Paired Sample t-test


Paired Sample t-test; statistics


What is Paired Sample t-test?

In the previous article, the t-test - Comparison of Two Sample Means was defined as a type of inferential statistics used to determine if there is a significant difference between the means of two independent groups. A paired sample t-test is also used to determine if there is a significant difference between the means of two groups but these two groups are dependent or have a natural pairing. The Paired Samples t-test is commonly used to test the following:

  • Statistical difference between two time points

  • Statistical difference between two conditions

  • Statistical difference between two measurements

  • Statistical difference between a matched pair

In most cases of paired t-test designs, each subject is measured twice, resulting in pairs of observations. In other words, the data in a pair are linked by virtue of being measurements on the same person or entity. Therefore, this test is also known as repeated measures t-test or dependent t-test.


Assumptions

As a parametric procedure, the paired sample t-test makes several assumptions. The paired sample t-test has four main assumptions:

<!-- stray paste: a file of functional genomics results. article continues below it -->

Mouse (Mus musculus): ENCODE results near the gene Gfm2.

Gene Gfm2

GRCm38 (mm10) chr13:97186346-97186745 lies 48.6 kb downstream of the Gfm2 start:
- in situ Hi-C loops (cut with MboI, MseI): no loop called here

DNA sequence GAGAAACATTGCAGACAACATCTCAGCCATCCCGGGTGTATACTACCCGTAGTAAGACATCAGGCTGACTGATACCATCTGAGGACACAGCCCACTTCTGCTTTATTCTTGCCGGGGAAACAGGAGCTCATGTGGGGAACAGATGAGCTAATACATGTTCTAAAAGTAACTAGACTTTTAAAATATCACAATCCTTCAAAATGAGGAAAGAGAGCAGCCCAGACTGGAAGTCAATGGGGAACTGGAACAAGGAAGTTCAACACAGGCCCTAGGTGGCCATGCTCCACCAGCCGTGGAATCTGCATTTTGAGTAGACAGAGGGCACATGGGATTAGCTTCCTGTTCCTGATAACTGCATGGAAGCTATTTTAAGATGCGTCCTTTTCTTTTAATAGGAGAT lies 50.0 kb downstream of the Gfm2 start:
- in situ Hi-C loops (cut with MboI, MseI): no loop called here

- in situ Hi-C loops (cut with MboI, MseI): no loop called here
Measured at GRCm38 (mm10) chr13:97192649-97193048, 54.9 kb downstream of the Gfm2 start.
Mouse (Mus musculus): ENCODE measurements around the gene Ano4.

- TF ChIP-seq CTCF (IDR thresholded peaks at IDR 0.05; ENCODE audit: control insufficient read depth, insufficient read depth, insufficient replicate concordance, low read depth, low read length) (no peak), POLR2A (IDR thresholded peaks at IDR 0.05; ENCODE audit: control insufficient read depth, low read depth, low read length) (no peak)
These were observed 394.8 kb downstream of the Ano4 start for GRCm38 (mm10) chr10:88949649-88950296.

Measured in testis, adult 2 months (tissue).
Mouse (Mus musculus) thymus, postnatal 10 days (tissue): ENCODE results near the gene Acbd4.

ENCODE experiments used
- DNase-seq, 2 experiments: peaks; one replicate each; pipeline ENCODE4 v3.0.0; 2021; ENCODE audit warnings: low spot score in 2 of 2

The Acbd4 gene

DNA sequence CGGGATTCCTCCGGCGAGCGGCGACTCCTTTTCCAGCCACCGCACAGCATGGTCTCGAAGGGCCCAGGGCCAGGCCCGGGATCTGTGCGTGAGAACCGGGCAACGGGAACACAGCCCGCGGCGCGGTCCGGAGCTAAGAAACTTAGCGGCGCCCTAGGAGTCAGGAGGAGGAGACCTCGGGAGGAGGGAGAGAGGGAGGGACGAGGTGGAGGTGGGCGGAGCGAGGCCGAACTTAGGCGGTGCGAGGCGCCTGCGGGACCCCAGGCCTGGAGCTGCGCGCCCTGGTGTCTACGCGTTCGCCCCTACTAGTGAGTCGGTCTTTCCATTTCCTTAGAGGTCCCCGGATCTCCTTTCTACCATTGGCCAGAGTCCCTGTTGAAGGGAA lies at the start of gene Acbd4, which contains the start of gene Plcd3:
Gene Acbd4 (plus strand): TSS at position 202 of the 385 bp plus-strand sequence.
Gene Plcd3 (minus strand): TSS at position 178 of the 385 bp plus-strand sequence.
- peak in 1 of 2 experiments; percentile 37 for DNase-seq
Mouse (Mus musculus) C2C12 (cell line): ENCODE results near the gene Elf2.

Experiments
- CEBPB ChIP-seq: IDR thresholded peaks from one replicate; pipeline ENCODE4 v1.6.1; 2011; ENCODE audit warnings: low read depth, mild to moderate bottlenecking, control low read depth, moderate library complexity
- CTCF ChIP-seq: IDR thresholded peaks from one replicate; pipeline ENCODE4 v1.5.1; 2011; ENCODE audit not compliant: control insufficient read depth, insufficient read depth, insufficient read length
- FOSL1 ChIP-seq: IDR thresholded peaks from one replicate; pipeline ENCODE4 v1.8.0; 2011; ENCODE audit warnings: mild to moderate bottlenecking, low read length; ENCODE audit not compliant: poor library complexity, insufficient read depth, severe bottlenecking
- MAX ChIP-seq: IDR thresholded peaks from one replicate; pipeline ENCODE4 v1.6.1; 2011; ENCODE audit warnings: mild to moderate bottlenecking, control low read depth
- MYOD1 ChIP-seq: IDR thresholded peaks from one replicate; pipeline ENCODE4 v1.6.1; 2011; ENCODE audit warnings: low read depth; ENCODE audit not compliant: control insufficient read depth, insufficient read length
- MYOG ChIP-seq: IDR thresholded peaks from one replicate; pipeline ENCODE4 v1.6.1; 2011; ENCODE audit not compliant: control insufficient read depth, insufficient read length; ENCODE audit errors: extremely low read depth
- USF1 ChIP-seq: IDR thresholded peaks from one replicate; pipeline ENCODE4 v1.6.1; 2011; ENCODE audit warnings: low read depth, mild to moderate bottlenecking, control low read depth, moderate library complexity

1. The dependent variable must be continuous (interval/ratio).

  2. The observations are independent of one another.

  3. The dependent variable should be approximately normally distributed.

  4. The dependent variable should not contain outliers.


Example

Suppose a sample of 20 students were given a diagnostic test before studying a particular module and then again after completing the module. We want to find out if our teaching leads to improvements in students’ knowledge (test scores). Table 1 shows the 20 students' test scores data.


Table 1: Students' test scores before and after completing the module

paired t-test example, repeated measures t-test

Students data - Paired t-test
.xlsx
Download XLSX • 10KB




In this example, we used the SPSS software to obtain paired t-test results of our sample of the 20 students to draw conclusions about the impact of this module as shown in Figure 1.


example repeated measures t-test

Figure 1: Paired t-test results of our sample of the 20 students



Note that the mean test scores of the students before the application of the module was 18.40 and after the module the mean increased to 20.45. Now, we need to know if there is a significant difference between these two test scores means.


To do so, we look at the Sig. value which is 0.004, and since this value is less than 0.05, we can say that there is significant difference between the two test score means and students showed an improvement in their test scores after the teaching module compared to their scores before the module.



References